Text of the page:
70-20-10? Oh Really? How Coincidental.
Every…one? I’m sorry – and – it also smacks of L&D Navel Gazing – IMO.
First – the Numbers … with my definitions. Note that there are many sets of definitions out in use.
- 70% – Learning via OTJ Assignments– Informal Learning & Development through day-to-day tasks, challenges and practices, and tough assignments. Also known as: On-the-Job (OJT).
- 20% – Learning via Coaching– Informal Learning & Development via coaching from others in one’s personal networks.
- 10% – Learning via Training & Education – Formal Learning & Development through courses and programs, workshops, elearning, webinars, etc.
The 70-20-10 Focus
As a model, what does it communicate?
What is its focus?
It’s just not externally focused enough, and is too internally focused – IMO – unless dumping that 70% and 20% on the customer is the external focus.
For THEY – Our Clients – are in control of those two components of the model – the 70 and 20 – not that we cannot help them there too. But they own that … no?
And they have final say about making those two happen – all three really – but those two especially – and – they have to then live with the potential disruptions and consequences to their business, to their Processes – for them – when they address the 70 and 20 … and most of the time they have to really believe that there is that short term pain for that long term gain in order for them to really follow through.
Or – they – just – let – it – go.
Because… It’s Informal. Or guided Informal.
Note: not that their assessments and final say judgments about what to do and how to the 70 and 20 are always right. Guiding the Informal is critical IMO.
And – those numbers – 70-20-10 aren’t right – IMO.
The concepts are good, right. The numbers are wrong.
Me – I’ve spent most of my career working for Fortune 500 firms formalizing learning when the informal approach wasn’t cutting it. Developing comprehensive, performance-focused T&D Paths … and then designing/developing the gap content when what they had already didn’t fit the bill.
And I’ve never seen the ideal solution fall out so neatly as 70-20-10, but I have it seen pretty much the reverse. And many of my designs of Learning Paths called out for those same varied approaches … guiding the Learning via Formal and Informal means down a path to Performance Competence development.
And – ONLY IF – the upside to Performance Impact made it worth addressing. Sometimes the modules of modular content did not seem worthwhile. Not everything needed to be formalized.
Note: those Knowledge/Skills determined to not be worthy of Formal treatment – were left to Unstructured OJT – also known as Informal Learning. “Oh, they’ll figure it out.” … and … “We’re not spending another nickle on it.” … and … “They’ll ask their neighbor.”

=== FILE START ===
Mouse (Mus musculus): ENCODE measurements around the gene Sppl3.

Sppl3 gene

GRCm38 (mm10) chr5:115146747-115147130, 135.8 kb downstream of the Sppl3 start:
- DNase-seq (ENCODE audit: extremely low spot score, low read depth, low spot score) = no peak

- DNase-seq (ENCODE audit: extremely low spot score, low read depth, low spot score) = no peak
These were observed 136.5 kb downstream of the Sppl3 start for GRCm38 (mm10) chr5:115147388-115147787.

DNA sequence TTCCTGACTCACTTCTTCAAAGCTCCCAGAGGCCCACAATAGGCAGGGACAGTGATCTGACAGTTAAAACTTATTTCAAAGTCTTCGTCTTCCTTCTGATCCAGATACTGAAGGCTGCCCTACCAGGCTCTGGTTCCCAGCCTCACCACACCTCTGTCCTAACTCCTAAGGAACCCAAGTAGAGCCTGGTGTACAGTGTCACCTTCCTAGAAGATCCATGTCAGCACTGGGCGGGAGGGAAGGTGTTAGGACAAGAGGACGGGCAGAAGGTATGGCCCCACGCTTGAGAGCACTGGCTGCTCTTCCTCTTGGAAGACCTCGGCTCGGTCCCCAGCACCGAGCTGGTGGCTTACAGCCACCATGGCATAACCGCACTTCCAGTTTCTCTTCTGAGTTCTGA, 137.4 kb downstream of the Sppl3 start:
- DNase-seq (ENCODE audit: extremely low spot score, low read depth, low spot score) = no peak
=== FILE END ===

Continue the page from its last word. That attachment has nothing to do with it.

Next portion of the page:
And most of the time these decisions to let it go – to leave it to unstructured on-the-job learning – seemed to me like reasonable business decisions … to leave some of the K/S Requirements to “less-than-Formal” means and to “completely-Informal” means.
An aside: Many times – one of the key things that the Learning Path Analysis/Design Team – and even the Project Steering Team – wanted – was a face-to-face forum, annually if not quarterly – where people could share their questions and seek information and instruction.
That was one of the varied approaches of several the Design Teams I’ve worked with. It was interesting to me that that mechanism was often seen by the Master Performers engaged in the effort as something highly desirable. Social.
It Doesn’t Begin With The End In Mind
It – 70-20-10 – is a prime example of promoting the Cart Before Horse – IMO.
It is either a prescription – or a suggestion – before having any understanding via some sort of analysis/diagnosis … of the current state’s performance context requirements and results, and the specific gaps from goals or ideals, and without understanding the worth or value of those gaps, and then an estimate of any reasonable upside performance potential – for making an investment in dollars and time to address any, or all of it …
Sometimes your context requires an estimate … in advance … of the potential ROI … for comparison purposes. Especially if doing one project over another is the larger context for you – because there just aren’t enough Resources to go around to meet every need regardless of their comparative worth. Not for a good steward of shareholder equity.